ANN ARBORScientists have known for nearly a century that cold-blooded animals, such as worms, flies and fish all live longer in cold environments, but have not known exactly why.
Researchers at the University of Michigan Life Sciences Institute have identified a genetic program that promotes longevity of roundworms in cold environmentsand this genetic program also exists in warm-blooded animals, including humans.
"This raises the intriguing possibility that exposure to cold airor pharmacological stimulation of the cold-sensitive genetic programmay promote longevity in mammals," said Shawn Xu, LSI faculty member and the Bernard W. Agranoff Collegiate Professor in the Life Sciences at the U-M Medical School.
The research was published online Feb. 14 in the journal Cell.
Scientists had long assumed that animals live longer in cold environments because of a passive thermodynamic process, reasoning that low temperatures reduce the rate of chemical reactions and thereby slow the rate of aging.
"But now, at least in roundworms, the extended lifespan observed at low temperature cannot be simply explained by a reduced rate of chemical reactions," Xu said. "It's, in fact, an active process that is regulated by genes."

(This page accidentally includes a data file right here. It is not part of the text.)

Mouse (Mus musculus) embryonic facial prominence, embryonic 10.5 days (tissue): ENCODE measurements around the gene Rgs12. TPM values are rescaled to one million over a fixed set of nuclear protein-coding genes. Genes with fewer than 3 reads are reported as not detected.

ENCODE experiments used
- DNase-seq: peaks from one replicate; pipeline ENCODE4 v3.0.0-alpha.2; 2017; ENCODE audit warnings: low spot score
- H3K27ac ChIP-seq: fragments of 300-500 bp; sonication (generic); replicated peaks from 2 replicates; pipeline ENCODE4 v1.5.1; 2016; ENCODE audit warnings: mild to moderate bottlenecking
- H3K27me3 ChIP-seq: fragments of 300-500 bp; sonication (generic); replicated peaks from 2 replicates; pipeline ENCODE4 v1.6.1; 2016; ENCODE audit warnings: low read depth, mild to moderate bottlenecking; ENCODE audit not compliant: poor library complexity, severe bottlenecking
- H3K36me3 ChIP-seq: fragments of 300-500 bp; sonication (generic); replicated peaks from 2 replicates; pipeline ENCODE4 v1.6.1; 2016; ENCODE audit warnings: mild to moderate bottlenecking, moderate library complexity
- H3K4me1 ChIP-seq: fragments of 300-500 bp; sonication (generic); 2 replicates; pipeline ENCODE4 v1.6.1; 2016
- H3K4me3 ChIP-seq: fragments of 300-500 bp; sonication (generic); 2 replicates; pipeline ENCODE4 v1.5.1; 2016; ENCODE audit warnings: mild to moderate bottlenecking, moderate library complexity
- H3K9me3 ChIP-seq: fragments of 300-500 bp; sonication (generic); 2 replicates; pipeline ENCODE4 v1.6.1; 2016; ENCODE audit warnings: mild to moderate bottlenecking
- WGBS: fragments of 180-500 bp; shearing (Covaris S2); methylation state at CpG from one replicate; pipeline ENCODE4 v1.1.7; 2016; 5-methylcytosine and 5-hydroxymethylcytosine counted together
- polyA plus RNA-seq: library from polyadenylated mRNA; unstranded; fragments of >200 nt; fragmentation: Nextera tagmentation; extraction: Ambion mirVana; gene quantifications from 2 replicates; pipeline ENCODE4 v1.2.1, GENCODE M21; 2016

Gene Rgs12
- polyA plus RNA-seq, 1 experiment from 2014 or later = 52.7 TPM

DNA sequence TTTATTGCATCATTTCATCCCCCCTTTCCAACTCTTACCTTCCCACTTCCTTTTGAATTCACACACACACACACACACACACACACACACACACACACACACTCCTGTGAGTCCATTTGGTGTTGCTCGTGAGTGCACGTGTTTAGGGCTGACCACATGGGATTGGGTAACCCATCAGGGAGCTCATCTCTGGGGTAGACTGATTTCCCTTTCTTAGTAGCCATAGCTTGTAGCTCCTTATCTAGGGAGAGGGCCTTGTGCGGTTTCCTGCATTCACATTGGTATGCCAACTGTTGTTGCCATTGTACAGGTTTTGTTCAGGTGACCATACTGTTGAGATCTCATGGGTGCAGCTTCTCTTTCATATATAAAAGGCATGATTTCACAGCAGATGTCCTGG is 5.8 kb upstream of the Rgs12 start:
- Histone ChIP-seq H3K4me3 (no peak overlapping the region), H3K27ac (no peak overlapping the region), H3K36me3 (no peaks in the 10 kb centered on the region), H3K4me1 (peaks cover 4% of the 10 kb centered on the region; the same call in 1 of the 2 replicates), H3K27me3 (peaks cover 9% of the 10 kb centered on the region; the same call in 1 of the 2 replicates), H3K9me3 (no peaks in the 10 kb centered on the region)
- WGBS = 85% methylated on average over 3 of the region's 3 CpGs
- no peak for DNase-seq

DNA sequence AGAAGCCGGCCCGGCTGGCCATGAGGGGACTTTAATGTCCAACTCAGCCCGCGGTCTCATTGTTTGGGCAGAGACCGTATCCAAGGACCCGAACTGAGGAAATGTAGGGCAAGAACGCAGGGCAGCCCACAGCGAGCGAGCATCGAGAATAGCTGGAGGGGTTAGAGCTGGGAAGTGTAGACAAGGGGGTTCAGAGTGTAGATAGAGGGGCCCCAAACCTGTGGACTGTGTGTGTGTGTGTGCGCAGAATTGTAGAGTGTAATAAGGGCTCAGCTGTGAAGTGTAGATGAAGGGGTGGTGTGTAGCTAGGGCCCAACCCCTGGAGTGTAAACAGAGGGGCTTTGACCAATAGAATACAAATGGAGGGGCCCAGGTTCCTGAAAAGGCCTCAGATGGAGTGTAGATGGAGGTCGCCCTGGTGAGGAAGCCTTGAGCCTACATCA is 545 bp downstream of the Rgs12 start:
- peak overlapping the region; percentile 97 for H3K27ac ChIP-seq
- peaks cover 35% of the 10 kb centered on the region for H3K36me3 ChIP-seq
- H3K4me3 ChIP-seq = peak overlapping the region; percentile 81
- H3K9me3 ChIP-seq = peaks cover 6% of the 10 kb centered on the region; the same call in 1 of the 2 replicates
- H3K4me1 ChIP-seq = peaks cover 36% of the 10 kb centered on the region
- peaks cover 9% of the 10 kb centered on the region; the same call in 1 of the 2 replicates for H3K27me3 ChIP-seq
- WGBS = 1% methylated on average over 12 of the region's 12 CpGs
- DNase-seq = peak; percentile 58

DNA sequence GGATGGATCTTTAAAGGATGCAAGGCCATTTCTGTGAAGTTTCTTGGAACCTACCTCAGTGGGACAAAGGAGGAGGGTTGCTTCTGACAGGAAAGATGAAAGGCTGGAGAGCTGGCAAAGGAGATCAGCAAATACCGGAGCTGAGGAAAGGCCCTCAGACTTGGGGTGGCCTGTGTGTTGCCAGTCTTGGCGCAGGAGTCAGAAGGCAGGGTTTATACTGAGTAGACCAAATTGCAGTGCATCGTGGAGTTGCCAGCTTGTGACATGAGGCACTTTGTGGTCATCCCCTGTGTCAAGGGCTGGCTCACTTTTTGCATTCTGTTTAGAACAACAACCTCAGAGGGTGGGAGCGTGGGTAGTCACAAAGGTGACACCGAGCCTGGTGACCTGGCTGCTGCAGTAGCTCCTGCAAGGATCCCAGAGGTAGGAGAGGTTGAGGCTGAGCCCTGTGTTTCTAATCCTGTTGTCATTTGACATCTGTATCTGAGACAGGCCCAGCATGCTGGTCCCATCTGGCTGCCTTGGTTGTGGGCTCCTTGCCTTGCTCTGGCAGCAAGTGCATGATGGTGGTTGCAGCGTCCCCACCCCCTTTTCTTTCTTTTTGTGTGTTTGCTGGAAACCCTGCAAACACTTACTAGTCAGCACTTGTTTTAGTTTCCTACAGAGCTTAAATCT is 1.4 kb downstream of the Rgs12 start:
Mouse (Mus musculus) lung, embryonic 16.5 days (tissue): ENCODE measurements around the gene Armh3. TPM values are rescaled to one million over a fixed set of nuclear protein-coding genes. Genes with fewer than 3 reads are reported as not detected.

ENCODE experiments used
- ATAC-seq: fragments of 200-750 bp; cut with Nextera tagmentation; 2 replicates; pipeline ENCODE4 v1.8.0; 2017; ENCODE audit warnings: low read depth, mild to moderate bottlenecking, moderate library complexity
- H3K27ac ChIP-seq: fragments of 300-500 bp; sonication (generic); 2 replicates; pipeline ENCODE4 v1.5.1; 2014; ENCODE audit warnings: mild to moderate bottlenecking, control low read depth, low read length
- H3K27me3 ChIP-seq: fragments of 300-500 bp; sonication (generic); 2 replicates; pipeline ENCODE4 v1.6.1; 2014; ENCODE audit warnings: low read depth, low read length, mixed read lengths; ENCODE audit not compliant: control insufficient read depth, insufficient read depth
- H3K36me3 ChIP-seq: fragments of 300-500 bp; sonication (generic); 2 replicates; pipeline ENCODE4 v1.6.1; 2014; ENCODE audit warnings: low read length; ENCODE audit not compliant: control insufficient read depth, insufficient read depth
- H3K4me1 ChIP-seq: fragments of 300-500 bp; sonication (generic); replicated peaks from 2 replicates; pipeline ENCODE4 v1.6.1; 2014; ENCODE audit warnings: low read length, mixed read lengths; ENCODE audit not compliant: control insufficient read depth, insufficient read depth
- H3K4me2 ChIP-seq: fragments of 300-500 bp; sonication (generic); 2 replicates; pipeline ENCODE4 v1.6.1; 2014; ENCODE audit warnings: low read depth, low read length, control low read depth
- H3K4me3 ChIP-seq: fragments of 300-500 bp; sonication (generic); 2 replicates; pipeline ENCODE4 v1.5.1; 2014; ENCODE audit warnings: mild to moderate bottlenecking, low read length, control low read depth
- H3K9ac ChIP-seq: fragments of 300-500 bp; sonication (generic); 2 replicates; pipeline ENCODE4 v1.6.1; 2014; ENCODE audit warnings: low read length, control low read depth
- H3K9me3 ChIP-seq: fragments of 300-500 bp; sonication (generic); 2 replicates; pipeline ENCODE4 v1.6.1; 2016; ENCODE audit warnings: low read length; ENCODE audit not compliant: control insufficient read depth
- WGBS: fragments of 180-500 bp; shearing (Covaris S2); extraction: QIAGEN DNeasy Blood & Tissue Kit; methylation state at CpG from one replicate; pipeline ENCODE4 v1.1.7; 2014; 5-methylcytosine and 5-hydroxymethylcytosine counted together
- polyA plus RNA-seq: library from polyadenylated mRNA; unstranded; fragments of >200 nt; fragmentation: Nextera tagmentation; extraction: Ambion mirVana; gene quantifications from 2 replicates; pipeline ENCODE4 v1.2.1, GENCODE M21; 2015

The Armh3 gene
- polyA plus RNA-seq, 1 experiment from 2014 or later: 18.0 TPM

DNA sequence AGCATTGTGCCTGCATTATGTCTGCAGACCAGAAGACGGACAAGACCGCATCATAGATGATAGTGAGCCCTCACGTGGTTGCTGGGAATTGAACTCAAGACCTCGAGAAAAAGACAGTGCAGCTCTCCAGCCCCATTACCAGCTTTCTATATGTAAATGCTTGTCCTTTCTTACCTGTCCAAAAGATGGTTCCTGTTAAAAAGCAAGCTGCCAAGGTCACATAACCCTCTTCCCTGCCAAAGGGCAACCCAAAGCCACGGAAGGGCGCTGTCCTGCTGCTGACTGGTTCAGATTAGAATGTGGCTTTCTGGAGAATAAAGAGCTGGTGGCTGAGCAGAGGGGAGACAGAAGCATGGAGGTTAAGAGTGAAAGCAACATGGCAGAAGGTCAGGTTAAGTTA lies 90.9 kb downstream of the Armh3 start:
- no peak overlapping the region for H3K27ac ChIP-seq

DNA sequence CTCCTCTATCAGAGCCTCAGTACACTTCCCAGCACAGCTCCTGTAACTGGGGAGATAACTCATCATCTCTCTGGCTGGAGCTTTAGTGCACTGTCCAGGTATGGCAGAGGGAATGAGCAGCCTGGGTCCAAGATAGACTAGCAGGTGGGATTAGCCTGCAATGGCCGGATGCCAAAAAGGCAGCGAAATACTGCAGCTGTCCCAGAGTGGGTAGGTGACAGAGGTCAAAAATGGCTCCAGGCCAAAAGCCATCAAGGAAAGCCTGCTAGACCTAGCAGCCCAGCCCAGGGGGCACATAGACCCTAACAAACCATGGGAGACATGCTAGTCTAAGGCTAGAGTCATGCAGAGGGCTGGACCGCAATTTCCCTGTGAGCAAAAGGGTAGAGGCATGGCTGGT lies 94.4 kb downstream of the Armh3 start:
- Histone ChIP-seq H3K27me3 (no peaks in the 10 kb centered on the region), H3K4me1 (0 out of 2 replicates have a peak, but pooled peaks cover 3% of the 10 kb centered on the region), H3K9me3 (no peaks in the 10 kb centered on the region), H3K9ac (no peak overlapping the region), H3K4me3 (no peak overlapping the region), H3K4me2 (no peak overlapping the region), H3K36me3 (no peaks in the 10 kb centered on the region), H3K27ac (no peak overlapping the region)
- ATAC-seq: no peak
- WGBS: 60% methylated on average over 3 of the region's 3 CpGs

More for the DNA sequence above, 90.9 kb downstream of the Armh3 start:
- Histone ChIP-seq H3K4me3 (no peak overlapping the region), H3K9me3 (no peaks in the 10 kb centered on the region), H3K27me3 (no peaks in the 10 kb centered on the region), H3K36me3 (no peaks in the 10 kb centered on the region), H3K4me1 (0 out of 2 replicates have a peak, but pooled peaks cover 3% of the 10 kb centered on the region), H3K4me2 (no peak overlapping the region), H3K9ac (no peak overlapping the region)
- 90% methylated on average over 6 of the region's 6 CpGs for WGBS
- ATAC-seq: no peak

Xu found that cold air activates a receptor known as the TRPA1 channel, found in nerve and fat cells in nematodes, and TRPA1 then passes calcium into cells. The resulting chain of signaling ultimately reaches DAF-16/FOXO, a gene associated with longevity. Mutant worms that lacked TRPA1 had shorter life spans at lower temperatures.
Because the mechanisms identified by Xu and his collaborators also exist in a range of other organisms, including humans, the research suggests that a similar effect might be possible. The study also links calcium signaling to longevity for the first time and makes a novel connection between fat tissue and temperature response.
Researchers have known that lowering the core body tempe
|Contact: Laura J. Williams|
University of Michigan